22 Ion Chromatography Anions are separated based on their affinities toward the stationary phase in the column. A suppressor cartridge chemically suppresses the background conductance of the eluent (dilute CO 3 /HCO 3 solution) and converts the anions into species of higher conductance.
23 Ion Chromatography Using pressure and eluent, the sample is pushed through a stationary phase column. The anions are separated by size and then measured using a conductivity detector. The electronic signal is converted to peak area. Concentration is determined using a linear regression curve (plotting area vs. ppm).
24 Ion Chromatography Ion Chromatography
25 Ion Chromatography Analyzes Reactive (Ortho) Phosphate only Linear Range mg/l for Phosphate Calibrate monthly Minimum of 5 Standards covering the linear range >0.995 Correlation Coefficient Method Detection Limits (MDL) performed yearly
26 Linear Regression Curve
27 IC Analysis QC Initial Calibration Verification (ICV) and Initial Calibration Blank (ICB) analyzed daily Continuing Calibration Verification (CCV) and Continuing Calibration Blank (CCB) analyzed at the beginning, every 10 samples and at the end of the sequence Reporting Limit Check (RLC) analyzed daily for Drinking Water samples
28 IC Batch QC Laboratory Control Blank (LCB) and Laboratory Control Sample (LCS) prepared fresh daily per batch of 20 samples Duplicate/Matrix Spike or MS/MSD per 10 samples Percent Recovery and Relative Percent Difference (RPD) are calculated Method or Laboratory established limits
29 IC Sample Preparation All samples and batch QC (LCB, LCS, Duplicates, MS/MSD) are filtered through a 0.45-mm syringe filter to remove all particulate. Spike MS/MSD s appropriately within the analysis range.
30 IC Interferences All solids must be filtered out. Any particulate in the system will cause problems and plug up the system. High concentrations of some ions will cause false readings of other ions. High sulfate concentration may interfere with phosphate. Peak shifting: as the column gets older, peaks may shift causing misidentification.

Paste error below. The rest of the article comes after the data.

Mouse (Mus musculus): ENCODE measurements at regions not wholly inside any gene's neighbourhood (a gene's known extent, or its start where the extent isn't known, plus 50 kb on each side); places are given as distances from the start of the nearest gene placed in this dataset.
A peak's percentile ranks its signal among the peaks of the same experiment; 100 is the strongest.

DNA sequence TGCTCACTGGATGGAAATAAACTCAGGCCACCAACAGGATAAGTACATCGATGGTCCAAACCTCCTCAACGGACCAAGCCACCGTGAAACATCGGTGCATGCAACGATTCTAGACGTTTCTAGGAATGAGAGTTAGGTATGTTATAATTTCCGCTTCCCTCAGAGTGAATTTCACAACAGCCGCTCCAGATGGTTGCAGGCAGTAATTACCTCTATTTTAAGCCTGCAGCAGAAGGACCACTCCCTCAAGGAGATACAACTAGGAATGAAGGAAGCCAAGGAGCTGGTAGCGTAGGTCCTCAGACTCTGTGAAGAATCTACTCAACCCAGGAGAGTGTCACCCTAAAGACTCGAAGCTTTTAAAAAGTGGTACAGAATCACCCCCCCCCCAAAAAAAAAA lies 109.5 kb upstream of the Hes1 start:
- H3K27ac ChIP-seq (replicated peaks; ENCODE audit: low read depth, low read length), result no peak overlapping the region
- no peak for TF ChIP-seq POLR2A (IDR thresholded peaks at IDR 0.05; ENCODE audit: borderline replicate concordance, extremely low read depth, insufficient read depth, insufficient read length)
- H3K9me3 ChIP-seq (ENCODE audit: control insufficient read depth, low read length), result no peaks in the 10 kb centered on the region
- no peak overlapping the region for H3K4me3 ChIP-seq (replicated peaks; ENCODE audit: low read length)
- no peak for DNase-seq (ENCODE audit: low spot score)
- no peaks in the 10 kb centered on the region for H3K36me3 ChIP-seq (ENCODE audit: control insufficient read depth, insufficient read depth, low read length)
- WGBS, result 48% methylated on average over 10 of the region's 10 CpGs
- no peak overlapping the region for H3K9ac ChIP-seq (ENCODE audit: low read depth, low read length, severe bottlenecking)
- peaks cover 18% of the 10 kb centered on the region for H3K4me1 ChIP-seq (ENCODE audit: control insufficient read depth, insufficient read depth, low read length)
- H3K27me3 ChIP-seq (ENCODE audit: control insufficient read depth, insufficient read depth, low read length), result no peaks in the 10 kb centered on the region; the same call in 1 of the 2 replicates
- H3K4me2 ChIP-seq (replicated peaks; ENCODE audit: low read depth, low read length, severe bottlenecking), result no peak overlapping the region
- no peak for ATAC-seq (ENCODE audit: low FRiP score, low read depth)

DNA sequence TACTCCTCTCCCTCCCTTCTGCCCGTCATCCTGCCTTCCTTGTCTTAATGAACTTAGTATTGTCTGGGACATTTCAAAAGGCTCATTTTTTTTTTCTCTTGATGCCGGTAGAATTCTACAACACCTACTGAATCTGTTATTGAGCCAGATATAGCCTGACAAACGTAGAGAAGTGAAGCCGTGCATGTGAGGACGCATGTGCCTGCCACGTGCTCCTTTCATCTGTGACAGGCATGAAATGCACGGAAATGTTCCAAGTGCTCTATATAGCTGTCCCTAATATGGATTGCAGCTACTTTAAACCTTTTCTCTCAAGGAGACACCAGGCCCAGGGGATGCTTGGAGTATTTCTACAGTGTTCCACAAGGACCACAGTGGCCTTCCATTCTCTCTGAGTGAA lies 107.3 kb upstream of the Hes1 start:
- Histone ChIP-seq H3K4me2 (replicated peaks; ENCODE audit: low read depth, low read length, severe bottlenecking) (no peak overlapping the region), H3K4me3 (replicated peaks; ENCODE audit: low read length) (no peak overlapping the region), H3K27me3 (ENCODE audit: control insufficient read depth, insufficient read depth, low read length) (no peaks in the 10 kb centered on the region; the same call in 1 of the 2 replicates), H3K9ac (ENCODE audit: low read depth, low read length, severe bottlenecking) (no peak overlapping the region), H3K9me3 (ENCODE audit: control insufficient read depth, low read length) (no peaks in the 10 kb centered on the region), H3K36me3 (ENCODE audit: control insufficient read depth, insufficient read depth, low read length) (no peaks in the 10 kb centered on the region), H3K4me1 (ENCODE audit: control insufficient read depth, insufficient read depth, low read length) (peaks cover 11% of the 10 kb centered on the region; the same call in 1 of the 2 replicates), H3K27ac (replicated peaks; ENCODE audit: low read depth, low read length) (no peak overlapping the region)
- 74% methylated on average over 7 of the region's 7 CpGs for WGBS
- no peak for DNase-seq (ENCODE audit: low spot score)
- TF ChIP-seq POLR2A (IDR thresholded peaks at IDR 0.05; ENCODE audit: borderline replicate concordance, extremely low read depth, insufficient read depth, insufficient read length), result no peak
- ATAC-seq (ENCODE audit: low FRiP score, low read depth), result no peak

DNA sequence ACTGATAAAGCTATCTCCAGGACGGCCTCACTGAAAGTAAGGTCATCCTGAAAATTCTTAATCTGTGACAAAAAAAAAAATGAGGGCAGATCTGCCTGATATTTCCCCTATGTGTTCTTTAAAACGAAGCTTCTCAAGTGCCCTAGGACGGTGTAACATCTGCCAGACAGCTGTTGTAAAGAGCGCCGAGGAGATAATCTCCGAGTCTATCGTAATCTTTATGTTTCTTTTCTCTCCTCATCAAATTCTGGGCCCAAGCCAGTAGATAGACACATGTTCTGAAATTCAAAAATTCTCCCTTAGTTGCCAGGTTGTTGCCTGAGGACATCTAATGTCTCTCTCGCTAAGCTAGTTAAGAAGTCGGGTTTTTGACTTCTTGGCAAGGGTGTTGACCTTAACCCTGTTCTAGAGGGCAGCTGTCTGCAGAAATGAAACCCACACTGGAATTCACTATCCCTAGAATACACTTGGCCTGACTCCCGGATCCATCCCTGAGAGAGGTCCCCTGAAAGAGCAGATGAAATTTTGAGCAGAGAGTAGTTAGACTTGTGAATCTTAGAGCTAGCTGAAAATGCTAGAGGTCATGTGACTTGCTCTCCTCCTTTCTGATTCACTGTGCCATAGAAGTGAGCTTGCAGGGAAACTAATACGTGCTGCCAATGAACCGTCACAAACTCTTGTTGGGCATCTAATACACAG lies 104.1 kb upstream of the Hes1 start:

31 IC Interferences
32 IC Advantages/Disadvantages The Good Analyzes up to 7 anions in less than 15 minutes Can be very stable Can run overnight (load and go!) No hazardous waste Small sample volume needed The Bad May have to do multiple dilutions per sample Peak interferences (sulfate with phosphate)
33 Phosphorus 365.1/365.2 Phosphorus is analyzed using colorimetric (spectrophotometric) analysis. This can be performed manually or automated. Orthophosphate (Reactive Phosphorus) is analyzed directly. Total Phosphorus (as P) is analyzed after going through an acid digestion to convert all forms of phosphorus to orthophosphate.
34 Method Summary Ammonium molybdate and antimony potassium tartrate react in an acid medium with phosphorus to form an antimony-phospho-molybdate complex. This complex is reduced to a blue-colored complex with ascorbic acid and read colorimetrically at 880-nm. This can be performed on a manual spectrophotometer or on an automated spectrophotometer.
35 Orthophosphate (Reactive) Orthophosphate (reactive) is analyzed directly on an unpreserved sample within 48 hours of sampling. No preparation needed for Manual Spectrophotometer For Automated Spectrophotometer, samples must be filtered to remove solids Dissolved Reactive Phosphorus filtered through 0.45-mm syringe filter IN THE FIELD
36 Orthophosphate (Reactive) Calibrate Daily Linear Range mg/l Minimum of 5 Standards covering the linear range >0.995 Correlation Coefficient Method Detection Limits (MDL) performed yearly
37 Analysis QC Initial Calibration Verification (ICV) and Initial Calibration Blank (ICB) analyzed daily Continuing Calibration Verification (CCV) and Continuing Calibration Blank (CCB) analyzed at the beginning, every 10 samples and at the end of the sequence
38 Batch QC Laboratory Control Blank (LCB) and Laboratory Control Sample (LCS) prepared fresh daily per batch of 20 samples Duplicate/Matrix Spike or MS/MSD per 10 samples Percent Recovery and Relative Percent Difference (RPD) are calculated Method or Laboratory established limits
39 Total Phosphorus Method Summary: Total Phosphorus analysis has two procedural steps: First - convert all phosphorus forms to orthophosphate using acid hydrolysis. Second - analyze orthophosphate colorimetrically, either manually or automated.